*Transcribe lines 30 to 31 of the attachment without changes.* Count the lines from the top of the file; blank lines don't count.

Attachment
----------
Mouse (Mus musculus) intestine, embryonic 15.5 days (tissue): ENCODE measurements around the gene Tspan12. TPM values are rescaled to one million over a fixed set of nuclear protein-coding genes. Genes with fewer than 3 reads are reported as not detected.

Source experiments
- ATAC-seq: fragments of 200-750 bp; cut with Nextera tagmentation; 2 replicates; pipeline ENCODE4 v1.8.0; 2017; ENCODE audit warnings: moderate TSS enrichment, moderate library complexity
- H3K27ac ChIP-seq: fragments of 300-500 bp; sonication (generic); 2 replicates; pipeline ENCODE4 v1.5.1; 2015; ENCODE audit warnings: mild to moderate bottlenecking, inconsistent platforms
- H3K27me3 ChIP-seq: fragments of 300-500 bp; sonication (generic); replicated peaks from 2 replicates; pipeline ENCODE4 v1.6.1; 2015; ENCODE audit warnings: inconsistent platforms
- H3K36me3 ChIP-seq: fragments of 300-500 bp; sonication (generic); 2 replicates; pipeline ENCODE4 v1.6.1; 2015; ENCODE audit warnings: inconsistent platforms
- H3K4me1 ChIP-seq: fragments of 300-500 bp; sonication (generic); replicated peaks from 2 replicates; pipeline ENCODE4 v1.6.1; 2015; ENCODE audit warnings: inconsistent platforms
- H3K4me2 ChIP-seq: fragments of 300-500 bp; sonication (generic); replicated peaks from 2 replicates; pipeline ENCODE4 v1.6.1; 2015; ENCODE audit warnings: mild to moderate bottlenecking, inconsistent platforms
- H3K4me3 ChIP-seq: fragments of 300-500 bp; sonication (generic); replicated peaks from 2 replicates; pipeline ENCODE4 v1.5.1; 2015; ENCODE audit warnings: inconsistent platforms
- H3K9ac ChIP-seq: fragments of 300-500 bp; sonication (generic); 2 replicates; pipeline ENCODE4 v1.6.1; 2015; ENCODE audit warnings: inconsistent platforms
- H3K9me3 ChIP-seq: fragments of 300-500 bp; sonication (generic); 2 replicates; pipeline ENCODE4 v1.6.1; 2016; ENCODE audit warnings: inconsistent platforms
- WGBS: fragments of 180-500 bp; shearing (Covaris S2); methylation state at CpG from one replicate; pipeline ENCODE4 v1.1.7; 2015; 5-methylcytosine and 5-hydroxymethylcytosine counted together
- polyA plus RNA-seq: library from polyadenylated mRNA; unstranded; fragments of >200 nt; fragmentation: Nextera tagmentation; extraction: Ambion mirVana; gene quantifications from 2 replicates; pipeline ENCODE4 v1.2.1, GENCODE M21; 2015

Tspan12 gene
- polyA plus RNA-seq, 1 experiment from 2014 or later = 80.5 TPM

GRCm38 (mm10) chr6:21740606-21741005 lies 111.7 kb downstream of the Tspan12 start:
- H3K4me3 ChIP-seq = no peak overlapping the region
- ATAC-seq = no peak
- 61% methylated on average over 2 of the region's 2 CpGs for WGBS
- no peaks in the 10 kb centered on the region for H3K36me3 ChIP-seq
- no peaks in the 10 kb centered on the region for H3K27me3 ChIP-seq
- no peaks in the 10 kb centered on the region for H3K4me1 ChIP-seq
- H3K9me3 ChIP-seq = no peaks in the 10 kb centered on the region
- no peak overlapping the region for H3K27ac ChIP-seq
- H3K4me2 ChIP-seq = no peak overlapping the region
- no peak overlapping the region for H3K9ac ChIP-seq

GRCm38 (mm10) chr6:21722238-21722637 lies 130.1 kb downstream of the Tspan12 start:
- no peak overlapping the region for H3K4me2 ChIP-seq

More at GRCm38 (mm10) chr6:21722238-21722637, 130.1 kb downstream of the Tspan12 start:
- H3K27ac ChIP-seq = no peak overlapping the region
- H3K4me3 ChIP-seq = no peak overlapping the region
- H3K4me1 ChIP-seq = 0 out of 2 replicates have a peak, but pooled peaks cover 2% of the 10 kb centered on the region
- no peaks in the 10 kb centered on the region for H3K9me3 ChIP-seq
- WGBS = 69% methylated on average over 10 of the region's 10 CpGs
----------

- H3K27ac ChIP-seq = no peak overlapping the region
- H3K4me3 ChIP-seq = no peak overlapping the region